The faithful are in the majority

29th July 2005 at 01:00
As a Christian brought up in an atheist household, I musttake issue with AC Grayling.

He appears to believe that it is possible to give a child a value-free education. His "responsible curriculum" would teach children nothing but facts and allow them to make their own choices later.

This rather quaint idea simply equates neutrality with secular atheism.

Children taught his pick-and-mix curriculum do not learn to make free choices: they are actively taught that their teachers believe in none of these faiths, and subtly indoctrinated into the view that religious faith is a minority hobby that only "weird" people follow. That is hardly fair to the 72 per cent of the UK population who at the last census described themselves as Christian.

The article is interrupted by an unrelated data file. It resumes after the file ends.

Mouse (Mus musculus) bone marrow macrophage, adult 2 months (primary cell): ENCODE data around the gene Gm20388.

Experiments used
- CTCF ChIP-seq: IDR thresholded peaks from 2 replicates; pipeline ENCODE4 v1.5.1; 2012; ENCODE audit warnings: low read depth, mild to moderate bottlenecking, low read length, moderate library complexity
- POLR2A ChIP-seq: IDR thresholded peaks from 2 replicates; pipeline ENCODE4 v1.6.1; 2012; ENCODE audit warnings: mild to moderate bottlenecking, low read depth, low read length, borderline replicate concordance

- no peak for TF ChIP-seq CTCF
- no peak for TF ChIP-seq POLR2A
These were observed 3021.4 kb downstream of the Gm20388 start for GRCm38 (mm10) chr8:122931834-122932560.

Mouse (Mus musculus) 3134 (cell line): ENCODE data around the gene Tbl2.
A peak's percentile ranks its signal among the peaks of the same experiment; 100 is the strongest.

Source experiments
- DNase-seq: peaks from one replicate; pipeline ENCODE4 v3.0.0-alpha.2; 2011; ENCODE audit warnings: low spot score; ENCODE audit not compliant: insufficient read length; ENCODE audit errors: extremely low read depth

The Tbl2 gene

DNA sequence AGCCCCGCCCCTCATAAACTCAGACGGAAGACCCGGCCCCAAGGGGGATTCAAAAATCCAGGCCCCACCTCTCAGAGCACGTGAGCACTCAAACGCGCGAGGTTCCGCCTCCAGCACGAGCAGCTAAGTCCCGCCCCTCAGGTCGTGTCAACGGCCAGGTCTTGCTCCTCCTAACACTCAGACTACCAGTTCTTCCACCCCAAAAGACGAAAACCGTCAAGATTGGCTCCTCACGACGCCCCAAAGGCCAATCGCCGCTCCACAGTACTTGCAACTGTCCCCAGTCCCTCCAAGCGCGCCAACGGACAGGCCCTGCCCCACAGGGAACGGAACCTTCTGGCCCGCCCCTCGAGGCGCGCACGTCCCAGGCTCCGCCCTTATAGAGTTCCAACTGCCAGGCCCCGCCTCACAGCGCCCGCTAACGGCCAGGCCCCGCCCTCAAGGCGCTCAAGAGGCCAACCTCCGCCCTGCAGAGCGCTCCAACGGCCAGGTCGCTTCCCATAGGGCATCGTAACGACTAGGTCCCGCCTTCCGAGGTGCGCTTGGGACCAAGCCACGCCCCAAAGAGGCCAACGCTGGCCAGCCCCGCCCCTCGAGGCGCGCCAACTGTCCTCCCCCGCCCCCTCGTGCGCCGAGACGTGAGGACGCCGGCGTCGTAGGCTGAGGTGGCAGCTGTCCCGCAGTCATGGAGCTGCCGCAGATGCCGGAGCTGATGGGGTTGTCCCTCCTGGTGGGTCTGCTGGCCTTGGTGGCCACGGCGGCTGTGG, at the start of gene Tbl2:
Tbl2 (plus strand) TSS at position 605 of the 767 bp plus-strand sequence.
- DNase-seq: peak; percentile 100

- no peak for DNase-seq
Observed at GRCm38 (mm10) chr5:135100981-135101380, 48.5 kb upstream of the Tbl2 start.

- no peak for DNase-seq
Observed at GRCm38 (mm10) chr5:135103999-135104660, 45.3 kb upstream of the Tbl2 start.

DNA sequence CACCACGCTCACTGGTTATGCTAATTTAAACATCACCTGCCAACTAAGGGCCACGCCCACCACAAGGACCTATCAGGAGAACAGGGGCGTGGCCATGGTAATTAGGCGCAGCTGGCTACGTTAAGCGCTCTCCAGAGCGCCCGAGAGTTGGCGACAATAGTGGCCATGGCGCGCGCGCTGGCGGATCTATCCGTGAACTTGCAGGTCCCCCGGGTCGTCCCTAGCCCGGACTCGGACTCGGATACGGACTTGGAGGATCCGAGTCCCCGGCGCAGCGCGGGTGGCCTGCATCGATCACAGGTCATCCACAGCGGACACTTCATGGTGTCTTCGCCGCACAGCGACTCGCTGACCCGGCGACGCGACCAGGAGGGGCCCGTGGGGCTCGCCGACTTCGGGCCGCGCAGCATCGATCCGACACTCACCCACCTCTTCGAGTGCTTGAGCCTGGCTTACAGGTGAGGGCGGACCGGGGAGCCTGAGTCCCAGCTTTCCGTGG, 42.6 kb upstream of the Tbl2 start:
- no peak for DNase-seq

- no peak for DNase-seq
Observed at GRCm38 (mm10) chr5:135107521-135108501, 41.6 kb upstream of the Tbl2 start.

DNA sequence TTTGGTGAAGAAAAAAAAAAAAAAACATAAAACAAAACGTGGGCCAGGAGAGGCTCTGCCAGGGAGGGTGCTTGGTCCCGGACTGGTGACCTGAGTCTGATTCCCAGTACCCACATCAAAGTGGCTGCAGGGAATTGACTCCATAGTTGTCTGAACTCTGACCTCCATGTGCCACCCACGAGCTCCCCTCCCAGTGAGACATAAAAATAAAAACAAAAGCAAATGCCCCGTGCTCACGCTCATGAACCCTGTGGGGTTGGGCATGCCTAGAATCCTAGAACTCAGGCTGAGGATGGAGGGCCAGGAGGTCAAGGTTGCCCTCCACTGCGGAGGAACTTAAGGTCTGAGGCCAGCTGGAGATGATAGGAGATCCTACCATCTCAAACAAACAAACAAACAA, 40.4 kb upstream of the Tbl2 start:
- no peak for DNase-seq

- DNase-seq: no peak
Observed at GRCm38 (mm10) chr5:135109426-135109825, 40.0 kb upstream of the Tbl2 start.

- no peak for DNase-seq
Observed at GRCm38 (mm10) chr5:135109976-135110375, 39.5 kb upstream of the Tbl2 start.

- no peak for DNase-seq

To turn Professor Grayling's argument on its head, why should my "Christian" tax support schools premised on this atheistic belief? In a multi-faith, multi-cultural society, we do have to allow other people to practise their beliefs (within limits), and that should rule out insisting that only secularists are allowed to set the school curriculum.

Ruth Thomas

Name and address supplied

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